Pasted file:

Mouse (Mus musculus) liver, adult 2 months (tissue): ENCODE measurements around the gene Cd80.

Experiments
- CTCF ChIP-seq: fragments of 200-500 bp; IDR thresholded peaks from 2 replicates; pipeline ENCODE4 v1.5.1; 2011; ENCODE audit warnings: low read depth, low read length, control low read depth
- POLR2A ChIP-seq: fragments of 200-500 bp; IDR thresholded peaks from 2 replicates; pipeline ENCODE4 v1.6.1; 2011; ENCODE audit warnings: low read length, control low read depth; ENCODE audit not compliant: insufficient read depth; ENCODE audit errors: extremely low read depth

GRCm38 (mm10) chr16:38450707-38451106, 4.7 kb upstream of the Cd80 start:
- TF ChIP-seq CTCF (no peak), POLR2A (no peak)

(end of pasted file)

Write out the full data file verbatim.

Mouse (Mus musculus) liver, adult 2 months (tissue): ENCODE measurements around the gene Cd80.

Experiments
- CTCF ChIP-seq: fragments of 200-500 bp; IDR thresholded peaks from 2 replicates; pipeline ENCODE4 v1.5.1; 2011; ENCODE audit warnings: low read depth, low read length, control low read depth
- POLR2A ChIP-seq: fragments of 200-500 bp; IDR thresholded peaks from 2 replicates; pipeline ENCODE4 v1.6.1; 2011; ENCODE audit warnings: low read length, control low read depth; ENCODE audit not compliant: insufficient read depth; ENCODE audit errors: extremely low read depth

GRCm38 (mm10) chr16:38450707-38451106, 4.7 kb upstream of the Cd80 start:
- TF ChIP-seq CTCF (no peak), POLR2A (no peak)